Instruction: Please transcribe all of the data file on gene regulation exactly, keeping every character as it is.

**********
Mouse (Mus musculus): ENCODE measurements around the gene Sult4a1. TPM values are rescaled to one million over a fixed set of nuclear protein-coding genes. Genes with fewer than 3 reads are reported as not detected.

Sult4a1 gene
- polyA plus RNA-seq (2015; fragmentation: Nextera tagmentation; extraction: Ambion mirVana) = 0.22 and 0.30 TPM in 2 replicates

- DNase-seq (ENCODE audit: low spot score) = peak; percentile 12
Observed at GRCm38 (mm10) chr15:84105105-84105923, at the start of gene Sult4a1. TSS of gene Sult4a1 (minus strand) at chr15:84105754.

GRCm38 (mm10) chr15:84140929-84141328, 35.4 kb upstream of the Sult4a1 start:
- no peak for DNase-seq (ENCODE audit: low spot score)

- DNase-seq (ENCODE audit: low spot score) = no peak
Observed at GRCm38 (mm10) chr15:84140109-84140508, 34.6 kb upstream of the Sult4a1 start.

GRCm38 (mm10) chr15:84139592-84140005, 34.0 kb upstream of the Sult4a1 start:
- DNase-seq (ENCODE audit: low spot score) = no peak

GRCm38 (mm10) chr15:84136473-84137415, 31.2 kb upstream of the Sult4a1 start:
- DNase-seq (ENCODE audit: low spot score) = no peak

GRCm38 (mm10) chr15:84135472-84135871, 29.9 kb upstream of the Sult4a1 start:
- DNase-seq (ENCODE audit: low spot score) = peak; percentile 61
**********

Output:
Mouse (Mus musculus): ENCODE measurements around the gene Sult4a1. TPM values are rescaled to one million over a fixed set of nuclear protein-coding genes. Genes with fewer than 3 reads are reported as not detected.

Sult4a1 gene
- polyA plus RNA-seq (2015; fragmentation: Nextera tagmentation; extraction: Ambion mirVana) = 0.22 and 0.30 TPM in 2 replicates

- DNase-seq (ENCODE audit: low spot score) = peak; percentile 12
Observed at GRCm38 (mm10) chr15:84105105-84105923, at the start of gene Sult4a1. TSS of gene Sult4a1 (minus strand) at chr15:84105754.

GRCm38 (mm10) chr15:84140929-84141328, 35.4 kb upstream of the Sult4a1 start:
- no peak for DNase-seq (ENCODE audit: low spot score)

- DNase-seq (ENCODE audit: low spot score) = no peak
Observed at GRCm38 (mm10) chr15:84140109-84140508, 34.6 kb upstream of the Sult4a1 start.

GRCm38 (mm10) chr15:84139592-84140005, 34.0 kb upstream of the Sult4a1 start:
- DNase-seq (ENCODE audit: low spot score) = no peak

GRCm38 (mm10) chr15:84136473-84137415, 31.2 kb upstream of the Sult4a1 start:
- DNase-seq (ENCODE audit: low spot score) = no peak

GRCm38 (mm10) chr15:84135472-84135871, 29.9 kb upstream of the Sult4a1 start:
- DNase-seq (ENCODE audit: low spot score) = peak; percentile 61